The Cut is a peaceful urban escape that also features some of the city’s finest graffiti, a nice touch that fills the extended green space with an urban gritty vibe.

Tagging public spaces was once an integral part of Detroit’s historical landscape. Graffiti was, and still is, a socio-political statement as well as a form of self-expression during the city’s difficult economic downturn. Here, on the Dequindre Cut Greenway, the wall art is a vibrant blend of old, fortified and new. Many are inspirational words of wisdom or simply whimsical, colourful illustrations. Others, meanwhile, are masterpieces created by some of the city’s finest graffiti artists, including Hygienic Dress League, a husband and wife team — visual artists Steve and Dorota Coy — who decorate the Cut and the rest of Detroit with their profound, inspiring works of art.

Marc Pasco, director of communications for the Detroit Riverfront Conservancy, says he is overjoyed to see Detroit bouncing back with innovative ideas like the Dequindre Cut Greenway. He "did the auto thing" for years before the flourishing industry collapsed, taking with it more than half of the city’s population.

Since then, low startup costs and economic development initiatives have created an influx of American suburbanites and millennials, who arrive daily to start up IT businesses or work for trendy companies like Shinola, a watch assembly plant located within the historic Argonaut Building, formerly the General Motors Research Laboratory. (Shinola also assembles a line of shiny, high-end bicycles at its spiffy flagship retail store on Canfield Street.)

A fence on Heidelberg Street is covered in old, worn shoes.  Photo by Leesa Dahl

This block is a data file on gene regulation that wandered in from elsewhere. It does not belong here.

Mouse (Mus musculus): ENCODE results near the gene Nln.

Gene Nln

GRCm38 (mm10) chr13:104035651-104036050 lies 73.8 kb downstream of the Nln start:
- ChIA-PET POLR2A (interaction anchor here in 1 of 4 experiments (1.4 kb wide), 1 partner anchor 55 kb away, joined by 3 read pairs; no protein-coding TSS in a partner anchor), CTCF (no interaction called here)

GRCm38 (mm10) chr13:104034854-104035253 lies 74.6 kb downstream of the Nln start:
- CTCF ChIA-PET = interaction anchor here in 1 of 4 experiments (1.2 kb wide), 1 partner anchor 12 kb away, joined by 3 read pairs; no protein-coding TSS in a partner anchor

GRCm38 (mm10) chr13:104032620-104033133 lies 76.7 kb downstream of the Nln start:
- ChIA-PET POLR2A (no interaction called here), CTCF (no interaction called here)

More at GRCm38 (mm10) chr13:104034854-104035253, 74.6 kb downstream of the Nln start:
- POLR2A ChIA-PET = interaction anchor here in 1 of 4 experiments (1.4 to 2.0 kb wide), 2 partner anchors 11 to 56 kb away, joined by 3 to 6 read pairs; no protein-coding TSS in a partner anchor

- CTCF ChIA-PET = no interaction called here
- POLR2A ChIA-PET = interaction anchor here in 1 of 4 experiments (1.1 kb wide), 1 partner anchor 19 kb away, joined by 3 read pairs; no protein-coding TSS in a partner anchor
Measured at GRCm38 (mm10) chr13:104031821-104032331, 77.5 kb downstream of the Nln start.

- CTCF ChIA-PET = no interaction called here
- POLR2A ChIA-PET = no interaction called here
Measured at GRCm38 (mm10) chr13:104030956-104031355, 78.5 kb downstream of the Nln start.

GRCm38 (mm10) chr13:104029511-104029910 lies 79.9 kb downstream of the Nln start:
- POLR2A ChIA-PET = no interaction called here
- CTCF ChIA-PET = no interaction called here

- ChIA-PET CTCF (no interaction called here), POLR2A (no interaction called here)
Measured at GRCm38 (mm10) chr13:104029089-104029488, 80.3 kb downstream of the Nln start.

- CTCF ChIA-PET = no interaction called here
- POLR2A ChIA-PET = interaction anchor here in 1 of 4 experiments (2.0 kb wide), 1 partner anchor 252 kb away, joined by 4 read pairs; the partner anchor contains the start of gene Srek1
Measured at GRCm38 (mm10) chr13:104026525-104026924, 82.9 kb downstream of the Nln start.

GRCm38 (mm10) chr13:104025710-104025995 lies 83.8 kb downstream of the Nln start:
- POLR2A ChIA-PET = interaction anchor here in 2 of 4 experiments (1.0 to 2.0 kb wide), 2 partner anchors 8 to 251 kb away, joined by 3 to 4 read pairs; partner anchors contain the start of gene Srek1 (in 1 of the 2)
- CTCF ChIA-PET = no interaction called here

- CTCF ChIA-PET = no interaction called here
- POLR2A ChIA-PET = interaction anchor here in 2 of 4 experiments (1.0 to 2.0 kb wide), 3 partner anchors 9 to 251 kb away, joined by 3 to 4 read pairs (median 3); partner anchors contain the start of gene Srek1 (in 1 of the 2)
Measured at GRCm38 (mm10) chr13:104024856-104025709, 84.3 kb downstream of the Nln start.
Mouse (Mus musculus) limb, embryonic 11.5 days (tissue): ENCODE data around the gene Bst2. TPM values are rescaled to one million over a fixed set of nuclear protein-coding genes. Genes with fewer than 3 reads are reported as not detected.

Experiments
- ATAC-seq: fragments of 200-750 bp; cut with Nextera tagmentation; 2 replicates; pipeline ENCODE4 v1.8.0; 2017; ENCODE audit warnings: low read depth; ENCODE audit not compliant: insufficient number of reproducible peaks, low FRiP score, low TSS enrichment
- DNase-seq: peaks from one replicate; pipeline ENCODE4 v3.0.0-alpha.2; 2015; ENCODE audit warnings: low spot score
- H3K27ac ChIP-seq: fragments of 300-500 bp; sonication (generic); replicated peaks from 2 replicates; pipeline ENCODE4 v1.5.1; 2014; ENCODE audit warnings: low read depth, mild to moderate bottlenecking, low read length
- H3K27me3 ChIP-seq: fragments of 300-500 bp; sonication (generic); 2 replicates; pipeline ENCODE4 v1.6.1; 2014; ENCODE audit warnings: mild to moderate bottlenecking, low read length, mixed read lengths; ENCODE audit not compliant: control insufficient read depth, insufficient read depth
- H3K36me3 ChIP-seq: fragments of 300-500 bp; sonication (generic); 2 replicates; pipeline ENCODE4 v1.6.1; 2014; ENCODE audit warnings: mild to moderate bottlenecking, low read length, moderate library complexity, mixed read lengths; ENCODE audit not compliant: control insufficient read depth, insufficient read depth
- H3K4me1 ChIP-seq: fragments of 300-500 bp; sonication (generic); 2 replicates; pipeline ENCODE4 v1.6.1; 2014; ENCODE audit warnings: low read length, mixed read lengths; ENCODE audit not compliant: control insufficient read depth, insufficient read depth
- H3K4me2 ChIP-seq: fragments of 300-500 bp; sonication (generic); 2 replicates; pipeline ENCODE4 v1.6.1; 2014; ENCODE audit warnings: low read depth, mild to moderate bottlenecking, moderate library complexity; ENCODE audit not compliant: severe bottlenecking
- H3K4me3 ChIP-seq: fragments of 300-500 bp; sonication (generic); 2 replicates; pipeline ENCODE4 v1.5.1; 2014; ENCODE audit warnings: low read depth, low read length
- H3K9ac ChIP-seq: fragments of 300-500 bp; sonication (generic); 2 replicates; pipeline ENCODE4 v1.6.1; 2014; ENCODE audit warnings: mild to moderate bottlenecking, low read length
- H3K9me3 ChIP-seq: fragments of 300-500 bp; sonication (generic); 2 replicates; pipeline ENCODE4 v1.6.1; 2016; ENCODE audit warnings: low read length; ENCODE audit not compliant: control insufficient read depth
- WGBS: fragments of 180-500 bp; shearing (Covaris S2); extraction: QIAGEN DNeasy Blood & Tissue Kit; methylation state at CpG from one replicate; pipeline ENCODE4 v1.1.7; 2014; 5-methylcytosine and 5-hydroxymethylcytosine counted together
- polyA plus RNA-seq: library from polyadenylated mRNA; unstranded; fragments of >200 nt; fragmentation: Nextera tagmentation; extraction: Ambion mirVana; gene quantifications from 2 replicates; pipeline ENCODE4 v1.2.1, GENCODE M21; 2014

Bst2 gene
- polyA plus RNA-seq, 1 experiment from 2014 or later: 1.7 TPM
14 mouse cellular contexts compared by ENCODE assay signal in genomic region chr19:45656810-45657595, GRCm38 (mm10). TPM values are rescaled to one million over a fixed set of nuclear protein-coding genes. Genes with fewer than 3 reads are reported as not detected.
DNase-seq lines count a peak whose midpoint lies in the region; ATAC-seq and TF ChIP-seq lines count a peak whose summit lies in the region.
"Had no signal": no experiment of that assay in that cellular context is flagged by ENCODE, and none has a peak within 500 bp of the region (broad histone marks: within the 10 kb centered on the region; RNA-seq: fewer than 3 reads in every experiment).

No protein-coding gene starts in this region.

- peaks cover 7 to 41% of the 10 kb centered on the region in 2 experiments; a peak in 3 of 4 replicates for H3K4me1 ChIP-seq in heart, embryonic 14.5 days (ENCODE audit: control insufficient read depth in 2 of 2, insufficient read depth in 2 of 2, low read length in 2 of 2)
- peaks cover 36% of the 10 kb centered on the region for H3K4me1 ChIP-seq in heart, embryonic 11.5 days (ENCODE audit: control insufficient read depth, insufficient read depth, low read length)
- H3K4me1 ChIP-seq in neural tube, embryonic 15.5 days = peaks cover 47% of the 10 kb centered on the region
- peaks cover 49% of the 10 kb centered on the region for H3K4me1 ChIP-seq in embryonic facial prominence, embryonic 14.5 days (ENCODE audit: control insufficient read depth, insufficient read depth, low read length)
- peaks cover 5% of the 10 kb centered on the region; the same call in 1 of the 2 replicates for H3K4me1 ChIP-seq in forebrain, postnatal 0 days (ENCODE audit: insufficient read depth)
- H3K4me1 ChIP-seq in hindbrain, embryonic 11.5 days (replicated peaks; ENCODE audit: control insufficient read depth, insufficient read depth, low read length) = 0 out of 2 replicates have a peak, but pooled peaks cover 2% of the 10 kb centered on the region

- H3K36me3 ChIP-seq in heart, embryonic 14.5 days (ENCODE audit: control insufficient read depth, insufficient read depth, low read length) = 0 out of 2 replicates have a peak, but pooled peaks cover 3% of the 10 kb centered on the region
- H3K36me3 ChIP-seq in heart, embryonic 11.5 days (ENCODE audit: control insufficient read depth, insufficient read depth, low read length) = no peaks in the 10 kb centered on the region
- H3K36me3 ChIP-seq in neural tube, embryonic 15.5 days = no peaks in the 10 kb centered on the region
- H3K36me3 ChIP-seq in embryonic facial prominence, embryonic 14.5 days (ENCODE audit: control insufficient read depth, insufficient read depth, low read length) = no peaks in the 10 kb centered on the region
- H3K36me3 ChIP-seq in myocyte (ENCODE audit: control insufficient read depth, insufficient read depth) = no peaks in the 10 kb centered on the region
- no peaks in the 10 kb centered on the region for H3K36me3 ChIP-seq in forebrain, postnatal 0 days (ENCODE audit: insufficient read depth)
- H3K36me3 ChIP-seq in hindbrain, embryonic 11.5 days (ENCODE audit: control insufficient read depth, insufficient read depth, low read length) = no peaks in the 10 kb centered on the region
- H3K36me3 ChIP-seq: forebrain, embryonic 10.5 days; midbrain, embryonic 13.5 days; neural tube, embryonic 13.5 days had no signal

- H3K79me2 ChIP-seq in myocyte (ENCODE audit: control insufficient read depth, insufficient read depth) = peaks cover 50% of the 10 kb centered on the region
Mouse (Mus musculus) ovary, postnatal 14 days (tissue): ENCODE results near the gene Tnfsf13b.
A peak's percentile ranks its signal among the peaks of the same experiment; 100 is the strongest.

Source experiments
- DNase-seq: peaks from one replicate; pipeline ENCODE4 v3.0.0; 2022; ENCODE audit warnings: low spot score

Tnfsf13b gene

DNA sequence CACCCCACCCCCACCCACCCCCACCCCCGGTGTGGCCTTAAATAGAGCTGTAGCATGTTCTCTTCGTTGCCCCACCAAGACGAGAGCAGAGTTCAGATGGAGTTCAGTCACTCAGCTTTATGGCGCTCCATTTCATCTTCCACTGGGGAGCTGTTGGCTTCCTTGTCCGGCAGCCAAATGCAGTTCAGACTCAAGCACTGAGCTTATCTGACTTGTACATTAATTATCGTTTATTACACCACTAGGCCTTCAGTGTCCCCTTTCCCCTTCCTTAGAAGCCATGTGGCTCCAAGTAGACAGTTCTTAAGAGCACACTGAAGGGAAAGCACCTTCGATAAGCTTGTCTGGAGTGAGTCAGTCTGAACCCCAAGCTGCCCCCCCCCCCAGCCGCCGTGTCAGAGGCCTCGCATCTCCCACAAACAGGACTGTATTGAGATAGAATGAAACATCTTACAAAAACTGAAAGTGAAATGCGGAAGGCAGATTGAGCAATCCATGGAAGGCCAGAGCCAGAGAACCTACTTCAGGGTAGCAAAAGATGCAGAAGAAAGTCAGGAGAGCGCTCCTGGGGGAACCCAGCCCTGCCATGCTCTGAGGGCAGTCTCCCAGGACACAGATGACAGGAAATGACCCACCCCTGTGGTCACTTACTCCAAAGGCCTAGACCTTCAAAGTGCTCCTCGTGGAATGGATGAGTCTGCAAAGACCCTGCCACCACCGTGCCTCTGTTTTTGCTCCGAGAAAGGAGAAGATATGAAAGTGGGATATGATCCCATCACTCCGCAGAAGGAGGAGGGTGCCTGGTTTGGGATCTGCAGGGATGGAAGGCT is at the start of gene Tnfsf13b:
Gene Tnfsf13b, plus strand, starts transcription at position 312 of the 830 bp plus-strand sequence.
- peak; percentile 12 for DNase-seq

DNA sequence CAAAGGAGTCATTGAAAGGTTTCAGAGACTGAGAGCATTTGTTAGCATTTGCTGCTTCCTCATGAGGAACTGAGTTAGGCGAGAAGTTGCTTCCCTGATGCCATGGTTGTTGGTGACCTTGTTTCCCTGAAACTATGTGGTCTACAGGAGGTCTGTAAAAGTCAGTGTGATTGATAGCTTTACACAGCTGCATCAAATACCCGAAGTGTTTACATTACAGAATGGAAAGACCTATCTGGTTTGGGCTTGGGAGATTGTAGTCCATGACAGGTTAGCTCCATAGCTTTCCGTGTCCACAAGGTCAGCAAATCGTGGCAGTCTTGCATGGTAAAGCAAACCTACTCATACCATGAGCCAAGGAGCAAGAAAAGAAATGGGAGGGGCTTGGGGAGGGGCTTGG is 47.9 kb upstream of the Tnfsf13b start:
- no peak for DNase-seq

A fence on Heidelberg Street is covered in old, worn shoes. Photo by Leesa Dahl

They live in many of the city’s old repurposed buildings such as the low rise Wayne County Building on Randolph Street in the financial district — formerly the Wayne County administrative offices — or opt to pay US$700 a month to reside in a 290-square-foot micro-apartment inside the 38-storey David Stott Building on Griswold Street.

Or, they might choose to rent one of the 279 units available at the newly developed Orleans Landing here on the Dequindre Cut Greenway.

"For US$1,000 a month you can live in a one-bedroom or for US$2,800 you can have three bedrooms," explains Pasco, who is optimistic about the recent rise in Detroit’s population (now around 700,000), the decrease in unemployment rates and a downtown core that is 99 per cent full.

With that in mind, one might be inclined to compare the city’s current economy with that of 1955, an era when Detroit was reaping the benefits of a prosperous automotive manufacturing industry. But Pasco says this is unreasonable.

"The ‘50s are gone," he says. "So let’s move on and reinvent ourselves, continue with the path we’re on, the trajectory that we’re on and create a new glory era, or a golden age, if you will."